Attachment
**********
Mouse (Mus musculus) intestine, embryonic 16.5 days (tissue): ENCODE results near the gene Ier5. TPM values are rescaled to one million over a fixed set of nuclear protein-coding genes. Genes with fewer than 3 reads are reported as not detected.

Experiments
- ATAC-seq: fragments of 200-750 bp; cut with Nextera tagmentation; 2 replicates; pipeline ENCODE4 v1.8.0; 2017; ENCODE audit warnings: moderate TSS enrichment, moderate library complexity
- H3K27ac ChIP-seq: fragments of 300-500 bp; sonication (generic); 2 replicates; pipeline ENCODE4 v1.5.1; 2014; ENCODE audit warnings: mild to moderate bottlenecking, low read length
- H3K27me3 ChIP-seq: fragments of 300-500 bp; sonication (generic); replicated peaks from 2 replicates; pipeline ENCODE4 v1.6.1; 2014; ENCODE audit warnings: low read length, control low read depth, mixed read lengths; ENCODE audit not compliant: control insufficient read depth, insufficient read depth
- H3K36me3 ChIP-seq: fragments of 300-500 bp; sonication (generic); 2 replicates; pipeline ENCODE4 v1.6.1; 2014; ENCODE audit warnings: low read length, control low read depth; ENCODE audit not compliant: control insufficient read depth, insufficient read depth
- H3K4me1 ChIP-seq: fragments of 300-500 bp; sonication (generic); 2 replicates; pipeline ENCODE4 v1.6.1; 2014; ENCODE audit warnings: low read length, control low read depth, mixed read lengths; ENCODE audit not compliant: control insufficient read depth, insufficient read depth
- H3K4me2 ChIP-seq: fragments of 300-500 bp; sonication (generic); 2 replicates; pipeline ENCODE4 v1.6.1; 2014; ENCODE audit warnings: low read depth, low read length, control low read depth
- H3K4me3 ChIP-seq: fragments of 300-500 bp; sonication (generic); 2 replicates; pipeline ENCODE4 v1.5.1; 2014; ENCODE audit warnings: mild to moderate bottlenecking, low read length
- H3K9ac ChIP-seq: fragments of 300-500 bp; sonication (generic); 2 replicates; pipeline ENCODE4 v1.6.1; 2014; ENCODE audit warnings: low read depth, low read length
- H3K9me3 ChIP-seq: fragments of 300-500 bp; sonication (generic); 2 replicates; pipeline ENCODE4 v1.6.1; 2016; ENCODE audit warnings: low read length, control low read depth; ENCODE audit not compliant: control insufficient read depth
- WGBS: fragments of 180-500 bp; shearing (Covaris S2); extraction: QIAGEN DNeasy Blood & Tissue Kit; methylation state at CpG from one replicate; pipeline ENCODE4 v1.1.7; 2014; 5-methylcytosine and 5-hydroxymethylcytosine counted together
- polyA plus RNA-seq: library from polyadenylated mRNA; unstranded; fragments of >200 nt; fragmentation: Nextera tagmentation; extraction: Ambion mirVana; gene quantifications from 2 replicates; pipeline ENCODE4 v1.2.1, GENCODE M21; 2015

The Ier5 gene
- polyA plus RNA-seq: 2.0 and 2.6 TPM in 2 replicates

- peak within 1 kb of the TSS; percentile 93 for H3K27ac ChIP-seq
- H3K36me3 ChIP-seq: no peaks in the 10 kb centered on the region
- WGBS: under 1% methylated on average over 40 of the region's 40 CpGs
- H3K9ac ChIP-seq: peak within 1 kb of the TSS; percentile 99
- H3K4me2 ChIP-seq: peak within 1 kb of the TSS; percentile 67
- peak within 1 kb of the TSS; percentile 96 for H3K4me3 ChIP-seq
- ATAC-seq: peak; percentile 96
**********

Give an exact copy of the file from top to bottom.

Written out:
Mouse (Mus musculus) intestine, embryonic 16.5 days (tissue): ENCODE results near the gene Ier5. TPM values are rescaled to one million over a fixed set of nuclear protein-coding genes. Genes with fewer than 3 reads are reported as not detected.

Experiments
- ATAC-seq: fragments of 200-750 bp; cut with Nextera tagmentation; 2 replicates; pipeline ENCODE4 v1.8.0; 2017; ENCODE audit warnings: moderate TSS enrichment, moderate library complexity
- H3K27ac ChIP-seq: fragments of 300-500 bp; sonication (generic); 2 replicates; pipeline ENCODE4 v1.5.1; 2014; ENCODE audit warnings: mild to moderate bottlenecking, low read length
- H3K27me3 ChIP-seq: fragments of 300-500 bp; sonication (generic); replicated peaks from 2 replicates; pipeline ENCODE4 v1.6.1; 2014; ENCODE audit warnings: low read length, control low read depth, mixed read lengths; ENCODE audit not compliant: control insufficient read depth, insufficient read depth
- H3K36me3 ChIP-seq: fragments of 300-500 bp; sonication (generic); 2 replicates; pipeline ENCODE4 v1.6.1; 2014; ENCODE audit warnings: low read length, control low read depth; ENCODE audit not compliant: control insufficient read depth, insufficient read depth
- H3K4me1 ChIP-seq: fragments of 300-500 bp; sonication (generic); 2 replicates; pipeline ENCODE4 v1.6.1; 2014; ENCODE audit warnings: low read length, control low read depth, mixed read lengths; ENCODE audit not compliant: control insufficient read depth, insufficient read depth
- H3K4me2 ChIP-seq: fragments of 300-500 bp; sonication (generic); 2 replicates; pipeline ENCODE4 v1.6.1; 2014; ENCODE audit warnings: low read depth, low read length, control low read depth
- H3K4me3 ChIP-seq: fragments of 300-500 bp; sonication (generic); 2 replicates; pipeline ENCODE4 v1.5.1; 2014; ENCODE audit warnings: mild to moderate bottlenecking, low read length
- H3K9ac ChIP-seq: fragments of 300-500 bp; sonication (generic); 2 replicates; pipeline ENCODE4 v1.6.1; 2014; ENCODE audit warnings: low read depth, low read length
- H3K9me3 ChIP-seq: fragments of 300-500 bp; sonication (generic); 2 replicates; pipeline ENCODE4 v1.6.1; 2016; ENCODE audit warnings: low read length, control low read depth; ENCODE audit not compliant: control insufficient read depth
- WGBS: fragments of 180-500 bp; shearing (Covaris S2); extraction: QIAGEN DNeasy Blood & Tissue Kit; methylation state at CpG from one replicate; pipeline ENCODE4 v1.1.7; 2014; 5-methylcytosine and 5-hydroxymethylcytosine counted together
- polyA plus RNA-seq: library from polyadenylated mRNA; unstranded; fragments of >200 nt; fragmentation: Nextera tagmentation; extraction: Ambion mirVana; gene quantifications from 2 replicates; pipeline ENCODE4 v1.2.1, GENCODE M21; 2015

The Ier5 gene
- polyA plus RNA-seq: 2.0 and 2.6 TPM in 2 replicates

- peak within 1 kb of the TSS; percentile 93 for H3K27ac ChIP-seq
- H3K36me3 ChIP-seq: no peaks in the 10 kb centered on the region
- WGBS: under 1% methylated on average over 40 of the region's 40 CpGs
- H3K9ac ChIP-seq: peak within 1 kb of the TSS; percentile 99
- H3K4me2 ChIP-seq: peak within 1 kb of the TSS; percentile 67
- peak within 1 kb of the TSS; percentile 96 for H3K4me3 ChIP-seq
- ATAC-seq: peak; percentile 96